Recycling benefits the environment and wallet
Stacy M. Brown | 5/30/2014, 6 a.m.
Mixing in cans, plastics, cardboards, bottles and other recyclables with other household trash is the same as throwing money in the garbage, according to Anne Arundel County officials.
The county raked in about $915,000 on the sale of single-stream recyclables in 2013 and officials say an increase in recycling has proven less of a strain on the wallets of residents.
The earnings from recycling have been passed on to the residents, who two years ago paid a trash collection fee of $315 and now have seen that bill reduced to $298.
“Our citizens understand the value of recycling and while we don’t send them a check, they are seeing a savings because of their efforts,” said Rich Bowen, manager of the county’s Recycling and Waste Reduction Division.
Over the past four years, the curbside recycling rate has increased from 39 percent to 44 percent and the vast majority of residents are taking time to separate paper, plastics, cardboard and other recyclables and place them in the proper receptacles for pickup, Bowen said.
And, while approximately 90 percent of county residents recycle, Bowen says many still aren’t doing all that they can as evidenced by inspectors continuing to find some recyclables in local trash cans.
Officials says that county residents placed 28.9 million pounds of paper, 20.4 million pounds of plastic, 5.1 million pounds of metal, and 3.4 million pounds of glass into trash cans instead of the proper recycle bins, which could have earned more cash and savings for the local government and homeowners and occupants.
“Recycling is behavioral, so we’re promoting recycling and the more the residents hear about it, the more they see it, the more it becomes second nature,” he said.
The county has continued a campaign to raise awareness to recycling as well as to remind everyone that doing so helps the bottom line of both the household and local government’s budget.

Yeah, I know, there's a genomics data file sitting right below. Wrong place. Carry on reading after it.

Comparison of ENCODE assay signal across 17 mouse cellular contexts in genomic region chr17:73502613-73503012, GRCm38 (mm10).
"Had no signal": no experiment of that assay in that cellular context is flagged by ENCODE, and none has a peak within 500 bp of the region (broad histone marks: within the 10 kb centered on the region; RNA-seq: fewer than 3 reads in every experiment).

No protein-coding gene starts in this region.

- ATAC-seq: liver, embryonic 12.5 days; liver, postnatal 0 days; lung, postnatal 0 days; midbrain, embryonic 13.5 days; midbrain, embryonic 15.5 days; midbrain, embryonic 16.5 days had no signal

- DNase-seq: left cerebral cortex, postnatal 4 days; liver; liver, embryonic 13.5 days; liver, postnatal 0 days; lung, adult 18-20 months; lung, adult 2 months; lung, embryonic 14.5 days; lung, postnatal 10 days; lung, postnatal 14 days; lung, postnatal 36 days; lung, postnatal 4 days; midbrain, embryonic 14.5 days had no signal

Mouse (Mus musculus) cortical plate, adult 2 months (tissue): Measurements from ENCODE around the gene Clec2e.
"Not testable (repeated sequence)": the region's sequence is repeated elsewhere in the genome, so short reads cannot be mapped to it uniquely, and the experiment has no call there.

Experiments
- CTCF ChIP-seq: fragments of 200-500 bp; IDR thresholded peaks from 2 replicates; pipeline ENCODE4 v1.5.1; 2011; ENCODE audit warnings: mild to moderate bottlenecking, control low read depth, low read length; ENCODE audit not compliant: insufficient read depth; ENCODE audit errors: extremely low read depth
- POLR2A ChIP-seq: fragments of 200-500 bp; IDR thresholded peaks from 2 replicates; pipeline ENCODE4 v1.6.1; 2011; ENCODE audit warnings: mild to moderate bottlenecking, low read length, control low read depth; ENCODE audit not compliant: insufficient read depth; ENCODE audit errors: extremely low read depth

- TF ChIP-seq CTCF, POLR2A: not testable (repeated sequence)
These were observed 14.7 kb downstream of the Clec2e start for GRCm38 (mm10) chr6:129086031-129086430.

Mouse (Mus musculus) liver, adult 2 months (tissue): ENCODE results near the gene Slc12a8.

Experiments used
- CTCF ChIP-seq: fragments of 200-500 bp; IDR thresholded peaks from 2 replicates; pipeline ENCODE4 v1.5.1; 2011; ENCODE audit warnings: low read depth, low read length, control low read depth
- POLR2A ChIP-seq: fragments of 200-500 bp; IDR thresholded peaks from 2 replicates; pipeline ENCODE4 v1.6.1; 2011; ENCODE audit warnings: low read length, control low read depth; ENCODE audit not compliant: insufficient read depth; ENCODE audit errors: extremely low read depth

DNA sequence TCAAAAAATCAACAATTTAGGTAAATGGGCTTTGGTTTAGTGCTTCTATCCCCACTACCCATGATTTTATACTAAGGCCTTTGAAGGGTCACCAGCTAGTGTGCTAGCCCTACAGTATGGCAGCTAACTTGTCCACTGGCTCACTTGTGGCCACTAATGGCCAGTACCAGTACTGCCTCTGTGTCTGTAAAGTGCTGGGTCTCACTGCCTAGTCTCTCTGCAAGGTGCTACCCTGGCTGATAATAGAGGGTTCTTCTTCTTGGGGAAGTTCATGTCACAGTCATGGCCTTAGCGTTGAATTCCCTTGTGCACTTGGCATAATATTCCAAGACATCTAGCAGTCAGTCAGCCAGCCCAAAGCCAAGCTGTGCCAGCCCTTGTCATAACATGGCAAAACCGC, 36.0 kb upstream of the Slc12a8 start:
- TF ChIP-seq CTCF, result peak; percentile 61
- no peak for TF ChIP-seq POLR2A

Bowen says putting recyclables in the trash costs the county more money to dispose of and wastes valuable landfill space. It can also mean higher trash collection charges to the homeowner.
On the other hand, properly placed recyclables earn money for the county, save landfill space and reduce trash collection fees for homeowners.
“All we are asking residents is that they make the right choice when they are throwing things into the trash,” Bowen said.
Residents also have other reasons to comply with recycling. The county’s property maintenance code requires each owner and occupant of a property to provide a sufficient number of containers for the storage and disposal of trash and officials warn that improper storage of household trash can provide a source of food and a home for rodents and insects which could result in a health nuisance.
“Paper, plastic, metal and glass can be recycled using a county-issued recycling container,” Bowen said, noting that recycling also significantly reduces the homeowner or occupant’s need for storage and disposal of household trash between times of trash collection service. “Recycling controls the cost of what our residents pay and it helps the environment, as most everyone knows.”
For instance, newspaper is made into blank newsprint rolls for new newspapers, cardboard is turned into new cardboard boxes, plastics are made into new plastic products, aluminum is used to make cans, and steel cans are made into new cans, automobile parts and other metal products.
Recycling glass allows for new glass bottles or it can be used in asphalt paving or other construction products. Recyclable commodities are marketed by the county and the income helps to augment the county’s budget and reduce fees for homeowners.
“We know that most of our residents are environmentally conscious,” Bowen said. “But, this really does help to save money and we will continue to reach out and educate our residents about the benefits of recycling.”